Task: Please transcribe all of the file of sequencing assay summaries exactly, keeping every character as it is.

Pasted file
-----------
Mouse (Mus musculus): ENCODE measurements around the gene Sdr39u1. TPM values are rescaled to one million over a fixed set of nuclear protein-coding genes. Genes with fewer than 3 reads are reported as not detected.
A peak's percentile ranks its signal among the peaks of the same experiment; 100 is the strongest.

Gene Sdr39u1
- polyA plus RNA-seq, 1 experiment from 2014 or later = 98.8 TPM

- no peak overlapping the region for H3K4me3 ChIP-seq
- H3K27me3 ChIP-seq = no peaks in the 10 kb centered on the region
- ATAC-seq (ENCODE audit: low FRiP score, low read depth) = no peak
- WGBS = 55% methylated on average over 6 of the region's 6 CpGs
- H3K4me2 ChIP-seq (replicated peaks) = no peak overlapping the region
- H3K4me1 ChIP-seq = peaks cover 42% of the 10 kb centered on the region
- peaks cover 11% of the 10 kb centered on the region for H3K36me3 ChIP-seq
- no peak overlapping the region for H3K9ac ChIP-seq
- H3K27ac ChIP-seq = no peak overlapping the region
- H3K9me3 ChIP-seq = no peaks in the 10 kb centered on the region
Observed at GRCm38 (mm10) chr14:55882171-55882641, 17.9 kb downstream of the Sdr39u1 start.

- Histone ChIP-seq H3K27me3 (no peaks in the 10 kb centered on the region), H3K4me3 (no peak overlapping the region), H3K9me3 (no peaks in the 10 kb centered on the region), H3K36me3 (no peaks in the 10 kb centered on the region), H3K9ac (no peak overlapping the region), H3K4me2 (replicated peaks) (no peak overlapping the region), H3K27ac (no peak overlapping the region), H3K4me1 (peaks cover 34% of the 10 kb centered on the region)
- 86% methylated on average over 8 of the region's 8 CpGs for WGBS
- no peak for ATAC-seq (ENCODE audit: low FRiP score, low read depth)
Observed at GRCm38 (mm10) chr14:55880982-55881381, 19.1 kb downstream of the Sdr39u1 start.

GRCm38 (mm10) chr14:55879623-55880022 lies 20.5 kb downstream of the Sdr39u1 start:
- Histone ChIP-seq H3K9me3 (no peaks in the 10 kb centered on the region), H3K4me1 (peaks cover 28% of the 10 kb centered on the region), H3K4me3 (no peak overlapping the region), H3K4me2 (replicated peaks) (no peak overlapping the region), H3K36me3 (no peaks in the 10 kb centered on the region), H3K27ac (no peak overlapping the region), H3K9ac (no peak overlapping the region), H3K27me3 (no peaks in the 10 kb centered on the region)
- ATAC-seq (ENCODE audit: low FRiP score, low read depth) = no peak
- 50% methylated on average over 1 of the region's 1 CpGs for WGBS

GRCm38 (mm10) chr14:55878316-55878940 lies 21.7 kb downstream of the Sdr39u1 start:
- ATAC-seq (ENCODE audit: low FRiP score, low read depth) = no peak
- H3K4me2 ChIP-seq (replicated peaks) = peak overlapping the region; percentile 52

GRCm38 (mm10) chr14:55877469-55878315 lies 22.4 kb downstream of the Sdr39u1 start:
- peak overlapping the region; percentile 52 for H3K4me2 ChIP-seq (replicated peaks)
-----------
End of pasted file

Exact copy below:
Mouse (Mus musculus): ENCODE measurements around the gene Sdr39u1. TPM values are rescaled to one million over a fixed set of nuclear protein-coding genes. Genes with fewer than 3 reads are reported as not detected.
A peak's percentile ranks its signal among the peaks of the same experiment; 100 is the strongest.

Gene Sdr39u1
- polyA plus RNA-seq, 1 experiment from 2014 or later = 98.8 TPM

- no peak overlapping the region for H3K4me3 ChIP-seq
- H3K27me3 ChIP-seq = no peaks in the 10 kb centered on the region
- ATAC-seq (ENCODE audit: low FRiP score, low read depth) = no peak
- WGBS = 55% methylated on average over 6 of the region's 6 CpGs
- H3K4me2 ChIP-seq (replicated peaks) = no peak overlapping the region
- H3K4me1 ChIP-seq = peaks cover 42% of the 10 kb centered on the region
- peaks cover 11% of the 10 kb centered on the region for H3K36me3 ChIP-seq
- no peak overlapping the region for H3K9ac ChIP-seq
- H3K27ac ChIP-seq = no peak overlapping the region
- H3K9me3 ChIP-seq = no peaks in the 10 kb centered on the region
Observed at GRCm38 (mm10) chr14:55882171-55882641, 17.9 kb downstream of the Sdr39u1 start.

- Histone ChIP-seq H3K27me3 (no peaks in the 10 kb centered on the region), H3K4me3 (no peak overlapping the region), H3K9me3 (no peaks in the 10 kb centered on the region), H3K36me3 (no peaks in the 10 kb centered on the region), H3K9ac (no peak overlapping the region), H3K4me2 (replicated peaks) (no peak overlapping the region), H3K27ac (no peak overlapping the region), H3K4me1 (peaks cover 34% of the 10 kb centered on the region)
- 86% methylated on average over 8 of the region's 8 CpGs for WGBS
- no peak for ATAC-seq (ENCODE audit: low FRiP score, low read depth)
Observed at GRCm38 (mm10) chr14:55880982-55881381, 19.1 kb downstream of the Sdr39u1 start.

GRCm38 (mm10) chr14:55879623-55880022 lies 20.5 kb downstream of the Sdr39u1 start:
- Histone ChIP-seq H3K9me3 (no peaks in the 10 kb centered on the region), H3K4me1 (peaks cover 28% of the 10 kb centered on the region), H3K4me3 (no peak overlapping the region), H3K4me2 (replicated peaks) (no peak overlapping the region), H3K36me3 (no peaks in the 10 kb centered on the region), H3K27ac (no peak overlapping the region), H3K9ac (no peak overlapping the region), H3K27me3 (no peaks in the 10 kb centered on the region)
- ATAC-seq (ENCODE audit: low FRiP score, low read depth) = no peak
- 50% methylated on average over 1 of the region's 1 CpGs for WGBS

GRCm38 (mm10) chr14:55878316-55878940 lies 21.7 kb downstream of the Sdr39u1 start:
- ATAC-seq (ENCODE audit: low FRiP score, low read depth) = no peak
- H3K4me2 ChIP-seq (replicated peaks) = peak overlapping the region; percentile 52

GRCm38 (mm10) chr14:55877469-55878315 lies 22.4 kb downstream of the Sdr39u1 start:
- peak overlapping the region; percentile 52 for H3K4me2 ChIP-seq (replicated peaks)